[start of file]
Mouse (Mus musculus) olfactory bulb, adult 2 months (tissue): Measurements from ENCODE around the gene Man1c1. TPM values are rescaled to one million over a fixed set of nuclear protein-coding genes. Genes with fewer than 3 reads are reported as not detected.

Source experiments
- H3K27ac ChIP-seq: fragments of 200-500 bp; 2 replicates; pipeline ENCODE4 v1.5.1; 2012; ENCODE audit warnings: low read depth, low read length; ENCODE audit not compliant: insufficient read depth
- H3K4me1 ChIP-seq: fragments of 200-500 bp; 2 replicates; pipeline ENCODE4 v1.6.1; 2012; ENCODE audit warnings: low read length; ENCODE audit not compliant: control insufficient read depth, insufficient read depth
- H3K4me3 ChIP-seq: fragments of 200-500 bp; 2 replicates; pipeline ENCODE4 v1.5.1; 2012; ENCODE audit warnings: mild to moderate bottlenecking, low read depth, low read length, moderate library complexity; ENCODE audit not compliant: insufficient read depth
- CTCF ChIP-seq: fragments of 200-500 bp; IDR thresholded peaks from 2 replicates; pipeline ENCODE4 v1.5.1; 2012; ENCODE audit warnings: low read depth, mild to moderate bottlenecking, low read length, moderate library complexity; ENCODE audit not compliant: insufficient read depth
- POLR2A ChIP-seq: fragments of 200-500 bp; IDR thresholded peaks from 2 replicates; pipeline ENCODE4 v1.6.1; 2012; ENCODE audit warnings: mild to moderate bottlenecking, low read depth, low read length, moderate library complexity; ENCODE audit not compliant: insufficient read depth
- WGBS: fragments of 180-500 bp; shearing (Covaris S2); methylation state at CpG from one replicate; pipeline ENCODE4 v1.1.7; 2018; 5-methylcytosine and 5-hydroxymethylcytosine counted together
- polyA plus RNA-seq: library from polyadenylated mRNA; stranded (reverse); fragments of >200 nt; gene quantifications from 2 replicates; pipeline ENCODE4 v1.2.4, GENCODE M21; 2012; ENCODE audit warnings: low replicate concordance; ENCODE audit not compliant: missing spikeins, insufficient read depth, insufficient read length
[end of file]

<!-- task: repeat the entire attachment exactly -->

Mouse (Mus musculus) olfactory bulb, adult 2 months (tissue): Measurements from ENCODE around the gene Man1c1. TPM values are rescaled to one million over a fixed set of nuclear protein-coding genes. Genes with fewer than 3 reads are reported as not detected.

Source experiments
- H3K27ac ChIP-seq: fragments of 200-500 bp; 2 replicates; pipeline ENCODE4 v1.5.1; 2012; ENCODE audit warnings: low read depth, low read length; ENCODE audit not compliant: insufficient read depth
- H3K4me1 ChIP-seq: fragments of 200-500 bp; 2 replicates; pipeline ENCODE4 v1.6.1; 2012; ENCODE audit warnings: low read length; ENCODE audit not compliant: control insufficient read depth, insufficient read depth
- H3K4me3 ChIP-seq: fragments of 200-500 bp; 2 replicates; pipeline ENCODE4 v1.5.1; 2012; ENCODE audit warnings: mild to moderate bottlenecking, low read depth, low read length, moderate library complexity; ENCODE audit not compliant: insufficient read depth
- CTCF ChIP-seq: fragments of 200-500 bp; IDR thresholded peaks from 2 replicates; pipeline ENCODE4 v1.5.1; 2012; ENCODE audit warnings: low read depth, mild to moderate bottlenecking, low read length, moderate library complexity; ENCODE audit not compliant: insufficient read depth
- POLR2A ChIP-seq: fragments of 200-500 bp; IDR thresholded peaks from 2 replicates; pipeline ENCODE4 v1.6.1; 2012; ENCODE audit warnings: mild to moderate bottlenecking, low read depth, low read length, moderate library complexity; ENCODE audit not compliant: insufficient read depth
- WGBS: fragments of 180-500 bp; shearing (Covaris S2); methylation state at CpG from one replicate; pipeline ENCODE4 v1.1.7; 2018; 5-methylcytosine and 5-hydroxymethylcytosine counted together
- polyA plus RNA-seq: library from polyadenylated mRNA; stranded (reverse); fragments of >200 nt; gene quantifications from 2 replicates; pipeline ENCODE4 v1.2.4, GENCODE M21; 2012; ENCODE audit warnings: low replicate concordance; ENCODE audit not compliant: missing spikeins, insufficient read depth, insufficient read length